Study of Hebrews
By E.H. “Jack” Sequeira

Hebrews 10:23-29 – The Peril of Unbelief

In this study we will cover the last half of Hebrews chapter ten. The first half which we covered in our last study dealt with the sacrifice of Christ being a perfect, complete, full payment for all our sins. The second half deals with the danger of the peril of rejecting Christ after we have known the truth.

In the first half of Hebrews ten Paul is saying:

  1. In Christ’s humanity, which was our corporate humanity, which God prepared for Him by preparing a body for Christ, God has fully and completely redeemed mankind by Christ’s doing and dying. By performing the will of God He redeemed us.

  2. This redemption was realized and completed at the cross by one sacrifice. Verse fourteen says:

    He perfected forever those who are being sanctified.

    So everything essential for our salvation was fulfilled on the cross.

  3. This perfect redemption qualified Christ to be our High Priest. Not only a High Priest but to be a faithful High Priest. It qualified Him.

  4. The Holy Spirit confirms this truth in our hearts and in the heart of every believer.

  5. Because of all this wonderful truth we can come boldly, we can approach God boldly, with full assurance through Jesus Christ. That’s what we covered last time.

I want you to keep one verse in mind because it is a verse that has caused much problem in the minds of many Christians. That is verse twenty-six. As I said before, I say again, do not take a text out of context. Before we look at verse twenty-six we want to look at verse twenty-three up to verse twenty-five. Please remember the background. The Jewish Christians to whom Paul was writing were in danger of giving up their faith in Christ. This is the context of the book of Hebrews. It is not a theological book. It is a pastoral book from a person who is concerned about his members who are giving up their faith.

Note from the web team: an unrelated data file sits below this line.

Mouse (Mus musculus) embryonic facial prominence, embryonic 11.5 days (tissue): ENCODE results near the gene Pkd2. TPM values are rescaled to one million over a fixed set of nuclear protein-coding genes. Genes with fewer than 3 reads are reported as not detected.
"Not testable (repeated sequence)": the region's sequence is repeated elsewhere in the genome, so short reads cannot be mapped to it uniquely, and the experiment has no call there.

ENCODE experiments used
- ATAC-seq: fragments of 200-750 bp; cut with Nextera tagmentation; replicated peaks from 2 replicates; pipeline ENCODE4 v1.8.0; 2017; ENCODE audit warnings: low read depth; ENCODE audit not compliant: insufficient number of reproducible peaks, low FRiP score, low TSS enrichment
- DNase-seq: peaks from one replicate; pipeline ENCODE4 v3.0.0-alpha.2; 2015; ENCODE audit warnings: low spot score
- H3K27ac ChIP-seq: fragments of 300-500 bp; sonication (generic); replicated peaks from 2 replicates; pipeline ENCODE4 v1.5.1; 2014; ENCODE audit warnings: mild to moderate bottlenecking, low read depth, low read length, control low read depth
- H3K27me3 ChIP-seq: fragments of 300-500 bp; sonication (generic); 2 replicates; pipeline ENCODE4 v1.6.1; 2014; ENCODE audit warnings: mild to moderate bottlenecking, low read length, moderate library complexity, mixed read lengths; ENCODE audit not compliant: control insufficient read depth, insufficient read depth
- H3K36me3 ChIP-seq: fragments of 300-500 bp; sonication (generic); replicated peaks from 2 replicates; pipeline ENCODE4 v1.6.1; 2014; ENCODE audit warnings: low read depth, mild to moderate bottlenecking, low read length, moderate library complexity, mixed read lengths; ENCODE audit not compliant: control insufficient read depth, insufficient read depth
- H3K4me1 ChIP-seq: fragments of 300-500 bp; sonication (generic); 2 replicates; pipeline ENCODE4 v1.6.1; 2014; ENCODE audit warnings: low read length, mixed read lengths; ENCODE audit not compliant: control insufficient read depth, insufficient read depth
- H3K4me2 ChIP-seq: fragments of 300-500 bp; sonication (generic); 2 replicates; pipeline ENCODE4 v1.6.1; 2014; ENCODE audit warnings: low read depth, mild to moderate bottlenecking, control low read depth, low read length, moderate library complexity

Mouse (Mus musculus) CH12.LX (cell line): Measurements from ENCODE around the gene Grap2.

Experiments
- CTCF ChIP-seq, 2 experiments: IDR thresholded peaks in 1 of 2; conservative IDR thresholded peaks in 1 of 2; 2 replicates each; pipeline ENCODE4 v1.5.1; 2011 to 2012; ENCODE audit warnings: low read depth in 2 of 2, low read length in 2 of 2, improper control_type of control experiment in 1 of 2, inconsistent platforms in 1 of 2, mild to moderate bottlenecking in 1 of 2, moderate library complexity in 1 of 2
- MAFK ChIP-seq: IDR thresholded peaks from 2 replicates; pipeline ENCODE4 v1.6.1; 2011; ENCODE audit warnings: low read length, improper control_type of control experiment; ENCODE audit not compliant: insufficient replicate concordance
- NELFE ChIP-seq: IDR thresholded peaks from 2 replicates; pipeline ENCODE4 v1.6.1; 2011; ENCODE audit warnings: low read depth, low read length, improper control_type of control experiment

So after explaining the wonderful sacrifice of Christ which makes it possible for us to come boldly unto the throne of grace Paul says in verse twenty-three:

Let us hold fast. [Don’t give up your hold in Christ.] Let us hold fast the profession of our faith without wavering.

In other words, let us never doubt the love of God and let us never doubt our salvation in Christ. This is the battle that you will have all your life. Satan is always trying to produce doubt and guilt in our lives. Never doubt your salvation in Christ for if you give up your faith as we shall see at the end of this chapter, and I’m going to use a good German word, you are “kaput,” finished.

Let us hold fast the profession of our faith without wavering.

And then he puts in brackets, “Not our faithfulness but God’s.” God is faithful regarding His promise. God has promised that He will never let go of us. God has promised our salvation in Christ. Now of course God’s promise cannot be understood outside the context of His love. Where there is love there can be no compulsion so He will never force His promise upon you. Keep that in mind. He will never force. As long as you keep your confidence in God your salvation is guaranteed. Paul will repeat this in verse thirty-five onward. In view of this, because some of the members of the Jewish Christian Church were giving up their faith,

Let us consider one another to provoke unto love and to good works.

In other words, not only should we hold firm to this truth which we have heard but we must also encourage our fellow-believers not to give up their faith.

One day I was visiting a lady and she had just lost her son in a terrible car accident. She said to me, “I have been faithful to God. I’ve paid my tithe, I have supported the church, I have done everything and now He takes away my son.” She was about ready to stop coming to church.

Then I said, “Sister, you are depending on your faithfulness. Supposing God allowed your son to live to survive this accident and He, knowing the beginning from the end, knew that ten years down the road your son would give up his faith in Christ and be lost forever. Which would you prefer, for him to die now and be saved in Christ’s kingdom and be part of the resurrection or to allow him to live and let him be lost eternally? Which one would you prefer if you knew the end from the beginning?”

She said “I see your point.”

Thank God she did not stop coming to church. She was almost ready to give up her faith because she felt that God did not love her, He did not appreciate her faithfulness. Please remember that our salvation is based on God’s faithfulness. If He allows anything to happen in your life that is negative remember that He knows the end from the beginning. Paul tells us in Rom. 8:28:

All things work together for good for those who love God.

We may not see it at the time. We may not understand and we may ask the question, “Why?” One day He will explain it to us. “Now we see through a glass darkly” but then we shall see, everything will be exposed and we will say, “God, if I knew what you knew I would agree with everything you allowed.”

Look at Ephesians chapter one and this is to support what Paul is saying here, “Never give up your confidence in Christ.” See verse six: